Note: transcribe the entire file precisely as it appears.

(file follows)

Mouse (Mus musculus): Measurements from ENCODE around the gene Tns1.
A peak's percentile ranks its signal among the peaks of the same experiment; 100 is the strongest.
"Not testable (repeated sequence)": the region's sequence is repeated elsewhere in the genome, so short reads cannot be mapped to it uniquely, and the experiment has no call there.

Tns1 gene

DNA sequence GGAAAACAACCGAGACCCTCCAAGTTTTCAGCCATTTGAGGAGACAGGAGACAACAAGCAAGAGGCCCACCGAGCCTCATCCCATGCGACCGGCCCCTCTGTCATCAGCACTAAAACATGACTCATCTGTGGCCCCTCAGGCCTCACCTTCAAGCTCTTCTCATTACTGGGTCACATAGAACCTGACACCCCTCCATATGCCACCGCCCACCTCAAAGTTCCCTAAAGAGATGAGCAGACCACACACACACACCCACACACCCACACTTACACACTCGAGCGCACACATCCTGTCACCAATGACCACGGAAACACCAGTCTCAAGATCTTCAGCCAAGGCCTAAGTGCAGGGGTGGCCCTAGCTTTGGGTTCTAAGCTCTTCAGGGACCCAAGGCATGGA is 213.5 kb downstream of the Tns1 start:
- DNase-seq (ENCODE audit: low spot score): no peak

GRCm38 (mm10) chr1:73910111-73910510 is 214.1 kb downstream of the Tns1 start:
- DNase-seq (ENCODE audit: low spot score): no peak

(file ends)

Mouse (Mus musculus): Measurements from ENCODE around the gene Tns1.
A peak's percentile ranks its signal among the peaks of the same experiment; 100 is the strongest.
"Not testable (repeated sequence)": the region's sequence is repeated elsewhere in the genome, so short reads cannot be mapped to it uniquely, and the experiment has no call there.

Tns1 gene

DNA sequence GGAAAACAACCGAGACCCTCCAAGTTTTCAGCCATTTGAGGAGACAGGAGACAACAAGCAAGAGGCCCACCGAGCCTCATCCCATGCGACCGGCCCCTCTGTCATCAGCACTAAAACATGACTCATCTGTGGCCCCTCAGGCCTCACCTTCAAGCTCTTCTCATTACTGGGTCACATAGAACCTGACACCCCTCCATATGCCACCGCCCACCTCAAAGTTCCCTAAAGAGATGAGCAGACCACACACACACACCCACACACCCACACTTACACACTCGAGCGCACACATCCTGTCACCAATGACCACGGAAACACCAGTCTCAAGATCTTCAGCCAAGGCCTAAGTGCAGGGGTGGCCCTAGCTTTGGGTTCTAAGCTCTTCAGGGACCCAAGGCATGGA is 213.5 kb downstream of the Tns1 start:
- DNase-seq (ENCODE audit: low spot score): no peak

GRCm38 (mm10) chr1:73910111-73910510 is 214.1 kb downstream of the Tns1 start:
- DNase-seq (ENCODE audit: low spot score): no peak